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Pentoxifylline Does Not Alter the Response to Inhaled Grain Dust FREE TO VIEW

Paul J. Jagielo; Janet L. Watt; Timothy J. Quinn; Howard R. Knapp; David A. Schwartz
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From the Department of Internal Medicine, the University of Iowa College of Medicine, Iowa City

1997 by the American College of Chest Physicians

Chest. 1997;111(5):1429-1435. doi:10.1378/chest.111.5.1429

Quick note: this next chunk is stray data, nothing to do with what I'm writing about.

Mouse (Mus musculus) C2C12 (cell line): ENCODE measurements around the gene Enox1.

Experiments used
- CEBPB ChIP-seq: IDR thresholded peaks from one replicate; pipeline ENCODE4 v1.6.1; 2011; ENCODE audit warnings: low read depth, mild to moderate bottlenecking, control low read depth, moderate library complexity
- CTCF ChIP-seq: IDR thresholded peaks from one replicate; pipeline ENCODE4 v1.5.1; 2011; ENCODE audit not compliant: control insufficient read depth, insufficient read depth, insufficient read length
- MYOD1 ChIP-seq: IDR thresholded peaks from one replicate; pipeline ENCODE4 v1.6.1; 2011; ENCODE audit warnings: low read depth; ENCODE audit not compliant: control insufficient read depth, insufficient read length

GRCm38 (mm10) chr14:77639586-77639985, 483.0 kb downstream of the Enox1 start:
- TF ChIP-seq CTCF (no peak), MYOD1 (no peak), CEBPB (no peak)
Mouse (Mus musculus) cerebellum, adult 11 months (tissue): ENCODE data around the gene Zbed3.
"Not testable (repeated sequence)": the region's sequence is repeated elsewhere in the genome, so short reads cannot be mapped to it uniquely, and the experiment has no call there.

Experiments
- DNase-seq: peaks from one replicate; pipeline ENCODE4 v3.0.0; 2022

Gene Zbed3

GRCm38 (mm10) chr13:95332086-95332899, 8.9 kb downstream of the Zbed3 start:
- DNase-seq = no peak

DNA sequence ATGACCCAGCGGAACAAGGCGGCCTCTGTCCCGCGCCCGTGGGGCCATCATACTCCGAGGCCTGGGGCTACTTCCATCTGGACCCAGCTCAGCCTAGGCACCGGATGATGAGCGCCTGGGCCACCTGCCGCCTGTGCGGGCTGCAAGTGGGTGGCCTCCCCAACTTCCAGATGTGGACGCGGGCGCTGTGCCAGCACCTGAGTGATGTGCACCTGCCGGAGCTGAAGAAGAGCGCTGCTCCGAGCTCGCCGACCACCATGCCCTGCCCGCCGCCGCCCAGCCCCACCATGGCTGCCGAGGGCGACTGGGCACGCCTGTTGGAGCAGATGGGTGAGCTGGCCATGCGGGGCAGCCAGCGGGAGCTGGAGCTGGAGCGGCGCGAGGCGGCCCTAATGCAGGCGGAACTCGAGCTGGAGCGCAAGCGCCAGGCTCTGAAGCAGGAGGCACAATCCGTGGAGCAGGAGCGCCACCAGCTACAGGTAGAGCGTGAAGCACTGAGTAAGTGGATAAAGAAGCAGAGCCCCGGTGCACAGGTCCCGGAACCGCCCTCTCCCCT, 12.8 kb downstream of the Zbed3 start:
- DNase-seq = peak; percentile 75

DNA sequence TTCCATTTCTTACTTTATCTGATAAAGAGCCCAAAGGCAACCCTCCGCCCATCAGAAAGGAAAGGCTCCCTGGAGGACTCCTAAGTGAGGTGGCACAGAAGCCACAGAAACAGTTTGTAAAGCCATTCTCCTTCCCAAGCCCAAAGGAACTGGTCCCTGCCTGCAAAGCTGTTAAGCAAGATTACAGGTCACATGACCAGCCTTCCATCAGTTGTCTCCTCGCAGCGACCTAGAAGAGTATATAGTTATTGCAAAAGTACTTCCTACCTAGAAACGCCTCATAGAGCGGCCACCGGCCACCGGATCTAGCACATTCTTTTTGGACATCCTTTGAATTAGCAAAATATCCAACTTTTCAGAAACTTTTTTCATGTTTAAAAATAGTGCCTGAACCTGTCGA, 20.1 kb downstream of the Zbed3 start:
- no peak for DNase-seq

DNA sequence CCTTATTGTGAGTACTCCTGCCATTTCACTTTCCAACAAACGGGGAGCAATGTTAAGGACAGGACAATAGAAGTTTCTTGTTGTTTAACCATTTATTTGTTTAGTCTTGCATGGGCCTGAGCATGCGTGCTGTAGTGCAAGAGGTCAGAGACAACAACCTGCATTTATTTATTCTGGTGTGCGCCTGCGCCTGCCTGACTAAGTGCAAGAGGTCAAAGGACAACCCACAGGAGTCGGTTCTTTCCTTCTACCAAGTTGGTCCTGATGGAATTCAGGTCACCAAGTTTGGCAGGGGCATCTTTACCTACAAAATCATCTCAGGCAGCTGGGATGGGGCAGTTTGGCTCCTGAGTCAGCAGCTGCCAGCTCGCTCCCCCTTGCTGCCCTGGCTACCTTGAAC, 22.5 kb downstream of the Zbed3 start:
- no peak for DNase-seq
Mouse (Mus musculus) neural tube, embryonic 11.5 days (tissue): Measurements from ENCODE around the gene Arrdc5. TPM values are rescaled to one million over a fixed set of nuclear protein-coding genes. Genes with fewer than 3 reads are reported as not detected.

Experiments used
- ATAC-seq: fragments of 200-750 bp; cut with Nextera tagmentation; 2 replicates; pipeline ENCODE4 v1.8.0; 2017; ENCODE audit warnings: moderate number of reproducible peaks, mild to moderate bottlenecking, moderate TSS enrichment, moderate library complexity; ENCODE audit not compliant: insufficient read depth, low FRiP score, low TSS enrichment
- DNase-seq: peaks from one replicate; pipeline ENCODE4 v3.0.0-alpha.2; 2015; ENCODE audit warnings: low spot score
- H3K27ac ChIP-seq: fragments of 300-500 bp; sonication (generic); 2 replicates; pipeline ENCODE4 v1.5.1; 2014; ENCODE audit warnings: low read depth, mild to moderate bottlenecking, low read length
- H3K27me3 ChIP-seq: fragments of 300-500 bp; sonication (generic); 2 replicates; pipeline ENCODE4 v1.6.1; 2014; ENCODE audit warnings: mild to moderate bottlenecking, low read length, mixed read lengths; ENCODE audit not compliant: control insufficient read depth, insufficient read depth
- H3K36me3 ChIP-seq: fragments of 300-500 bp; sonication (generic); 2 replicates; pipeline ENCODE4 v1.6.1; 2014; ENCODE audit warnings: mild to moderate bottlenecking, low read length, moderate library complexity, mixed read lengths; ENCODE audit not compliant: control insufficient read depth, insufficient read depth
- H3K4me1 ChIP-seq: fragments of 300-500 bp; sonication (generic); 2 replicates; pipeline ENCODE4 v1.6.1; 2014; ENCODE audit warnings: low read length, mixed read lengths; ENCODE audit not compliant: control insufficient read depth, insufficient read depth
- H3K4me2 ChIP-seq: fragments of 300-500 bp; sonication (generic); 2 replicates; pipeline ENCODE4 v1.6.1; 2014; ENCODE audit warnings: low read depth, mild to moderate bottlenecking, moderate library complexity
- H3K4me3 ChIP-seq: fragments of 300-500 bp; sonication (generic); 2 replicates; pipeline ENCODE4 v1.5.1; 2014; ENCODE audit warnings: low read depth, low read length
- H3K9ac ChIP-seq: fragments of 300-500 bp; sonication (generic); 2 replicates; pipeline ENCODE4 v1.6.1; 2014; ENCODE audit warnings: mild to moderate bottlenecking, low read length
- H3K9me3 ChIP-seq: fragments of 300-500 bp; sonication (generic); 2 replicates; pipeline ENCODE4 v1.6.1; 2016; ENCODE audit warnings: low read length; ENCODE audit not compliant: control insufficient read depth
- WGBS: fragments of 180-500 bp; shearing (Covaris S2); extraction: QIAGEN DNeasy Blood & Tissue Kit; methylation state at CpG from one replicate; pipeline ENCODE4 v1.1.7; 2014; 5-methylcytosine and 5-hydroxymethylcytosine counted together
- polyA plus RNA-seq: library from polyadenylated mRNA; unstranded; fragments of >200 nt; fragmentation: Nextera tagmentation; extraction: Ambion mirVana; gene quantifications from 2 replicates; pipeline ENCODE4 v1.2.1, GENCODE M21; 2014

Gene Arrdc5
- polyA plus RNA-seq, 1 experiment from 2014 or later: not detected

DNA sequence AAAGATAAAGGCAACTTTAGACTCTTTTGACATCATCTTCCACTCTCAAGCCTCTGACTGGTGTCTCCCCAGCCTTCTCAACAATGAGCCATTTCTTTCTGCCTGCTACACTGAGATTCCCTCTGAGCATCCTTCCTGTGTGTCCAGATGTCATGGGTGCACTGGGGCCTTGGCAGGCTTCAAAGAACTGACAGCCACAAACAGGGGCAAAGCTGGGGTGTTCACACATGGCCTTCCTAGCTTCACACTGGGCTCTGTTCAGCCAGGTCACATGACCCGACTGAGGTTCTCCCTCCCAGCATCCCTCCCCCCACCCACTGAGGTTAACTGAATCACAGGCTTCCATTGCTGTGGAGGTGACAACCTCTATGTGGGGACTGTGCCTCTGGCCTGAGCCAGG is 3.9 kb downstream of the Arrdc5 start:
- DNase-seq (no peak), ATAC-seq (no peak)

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Pentoxifylline (PTX) has been shown to reduce sepsis-induced neutrophil sequestration in the lung and inhibit endotoxin-mediated release of tumor necrosis factor-α (TNF-α). Previously, we have shown that endotoxin appears to be the principal agent in grain dust causing airway inflammation and airflow obstruction following grain dust inhalation. To determine whether PTX affects the physiologic and inflammatory events following acute grain dust inhalation, 10 healthy, nonsmoking subjects with normal airway reactivity were treated with PTX or placebo (PL) followed by corn dust extract (CDE) inhalation (0.08 mL/kg), using a single-blinded, crossover design. Subjects received PTX (1,200 mg/d) or PL for 4 days prior to CDE inhalation and 400 mg PTX or PL on the exposure day. Both respiratory symptoms and declines in FEV1 and FVC occurred following CDE exposure in both groups, but there were no significant differences in the frequency of symptoms or percent declines from baseline in the FEV1 and FVC at any of the time points measured in the study. Elevations in peripheral blood leukocyte and neutrophil concentrations and BAL total cell, neutrophil, TNF-α, and interleukin-8 concentrations were measured 4 h following exposure to CDE in both the PTX- and PL-treated subjects, but no significant differences were found between treatment groups. These results suggest that pretreatment with PTX prior to inhalation of CDE, in the doses used in this study, does not alter the acute physiologic or inflammatory events following exposure to inhaled CDE.




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